LONDON, England (CNN) -- Antony and Cleopatra -- one of history's
most romantic couples -- were not the great beauties that
Hollywood would have us believe, according to British academics.
A study of a 2,000-year-old silver coin found the Egyptian
queen, famously portrayed by a sultry Elizabeth Taylor, had
a shallow forehead, pointed chin, thin lips and sharp nose.
On the other side, her Roman lover, played in the 1963 movie
by Richard Burton, Taylor's husband at the time, had bulging
eyes, a hook nose and a thick neck.
History has depicted Cleopatra as a great beauty, befitting
a woman who as Queen of Egypt seduced Julius Caesar, and then
his rival Mark Antony.
But the coin, which goes on show on Wednesday at Newcastle
University for Valentine's Day, after years lying in a bank,
is much less flattering about both famous faces.
The 32BC artifact was in a collection belonging to the Society
of Antiquaries of Newcastle upon Tyne, which is being researched
in preparation for the opening of the new Great North Museum.
Clare Pickersgill, the university's assistant director of
archaeological museums, said: "The popular image we have
of Cleopatra is that of a beautiful queen who was adored by
Roman politicians and generals.
"The relationship between Mark Antony and Cleopatra
has long been romanticized by writers, artists and film-makers.
"Shakespeare wrote his tragedy Antony and Cleopatra
in 1608, while the Orientalist artists of the 19th century
and the modern Hollywood depictions, such as that of Elizabeth
Taylor and Richard Burton in the 1963 film, have added to
the idea that Cleopatra was a great beauty.
"Recent research would seem to disagree with this portrayal,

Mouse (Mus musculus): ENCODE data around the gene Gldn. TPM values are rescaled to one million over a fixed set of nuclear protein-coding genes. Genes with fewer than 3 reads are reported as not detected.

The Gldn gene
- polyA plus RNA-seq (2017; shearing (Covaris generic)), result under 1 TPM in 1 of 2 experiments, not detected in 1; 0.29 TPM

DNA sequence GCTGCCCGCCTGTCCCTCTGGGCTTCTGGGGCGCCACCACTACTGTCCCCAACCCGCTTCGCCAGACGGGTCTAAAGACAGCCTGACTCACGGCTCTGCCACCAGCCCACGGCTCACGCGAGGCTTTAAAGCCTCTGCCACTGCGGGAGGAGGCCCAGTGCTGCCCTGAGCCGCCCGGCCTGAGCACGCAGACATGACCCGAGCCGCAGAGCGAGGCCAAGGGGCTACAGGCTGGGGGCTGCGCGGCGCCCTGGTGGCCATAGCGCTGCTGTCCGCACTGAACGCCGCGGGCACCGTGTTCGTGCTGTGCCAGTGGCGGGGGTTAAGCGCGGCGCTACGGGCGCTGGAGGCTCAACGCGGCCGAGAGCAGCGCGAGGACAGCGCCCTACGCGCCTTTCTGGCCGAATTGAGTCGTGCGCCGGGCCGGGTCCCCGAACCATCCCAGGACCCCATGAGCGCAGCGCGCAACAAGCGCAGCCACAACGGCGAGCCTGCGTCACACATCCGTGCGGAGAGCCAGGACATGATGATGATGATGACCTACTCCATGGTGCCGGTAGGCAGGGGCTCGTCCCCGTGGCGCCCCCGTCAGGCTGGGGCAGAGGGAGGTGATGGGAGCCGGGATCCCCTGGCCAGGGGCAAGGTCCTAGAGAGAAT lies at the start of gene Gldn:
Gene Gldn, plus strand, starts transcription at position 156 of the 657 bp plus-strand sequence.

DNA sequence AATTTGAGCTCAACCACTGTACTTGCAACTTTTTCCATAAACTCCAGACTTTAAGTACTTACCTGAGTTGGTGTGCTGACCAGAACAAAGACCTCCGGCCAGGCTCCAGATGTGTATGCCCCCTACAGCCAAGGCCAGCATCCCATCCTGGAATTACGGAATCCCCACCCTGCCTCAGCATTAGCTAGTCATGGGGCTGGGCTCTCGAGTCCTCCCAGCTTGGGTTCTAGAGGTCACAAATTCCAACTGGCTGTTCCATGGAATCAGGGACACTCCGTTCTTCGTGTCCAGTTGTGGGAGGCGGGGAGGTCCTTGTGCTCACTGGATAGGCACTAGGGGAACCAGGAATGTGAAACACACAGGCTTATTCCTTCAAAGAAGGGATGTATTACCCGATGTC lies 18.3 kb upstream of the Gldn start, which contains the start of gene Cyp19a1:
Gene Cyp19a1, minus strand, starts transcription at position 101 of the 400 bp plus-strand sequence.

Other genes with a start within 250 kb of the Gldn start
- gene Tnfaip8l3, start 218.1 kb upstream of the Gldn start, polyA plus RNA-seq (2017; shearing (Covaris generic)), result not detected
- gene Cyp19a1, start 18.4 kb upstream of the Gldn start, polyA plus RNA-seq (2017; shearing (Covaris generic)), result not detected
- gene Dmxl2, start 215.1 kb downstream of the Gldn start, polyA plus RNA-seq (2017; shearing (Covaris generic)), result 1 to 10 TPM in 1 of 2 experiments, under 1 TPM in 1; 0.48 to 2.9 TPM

The university's director of archaeological museums, Lindsay
Allason-Jones, said: "The image on the coin is far from
being that of Elizabeth Taylor and Richard Burton.
"Roman writers tell us that Cleopatra was intelligent
and charismatic, and that she had a seductive voice but, tellingly,
they do not mention her beauty.
"The image of Cleopatra as a beautiful seductress is
a more recent image."
The silver denarius coin would have been issued by the mint
of Mark Antony.
On one side is the head of Mark Antony, bearing the caption
"Antoni Armenia devicta" meaning "For Antony,
Armenia having been vanquished."
Cleopatra appears on the reverse of the coin with the inscription
"Cleopatra Reginae regum filiorumque regum," meaning
"For Cleopatra, queen of kings and of the children of
kings," or possibly "Queen of kings and of her children
who are kings."
Experts say the coin, on display in Newcastle University's
Shefton Museum, is not particularly rare but is very collectable.
The collection has been owned by the Society of Antiquaries
of Newcastle upon Tyne since the 1920s.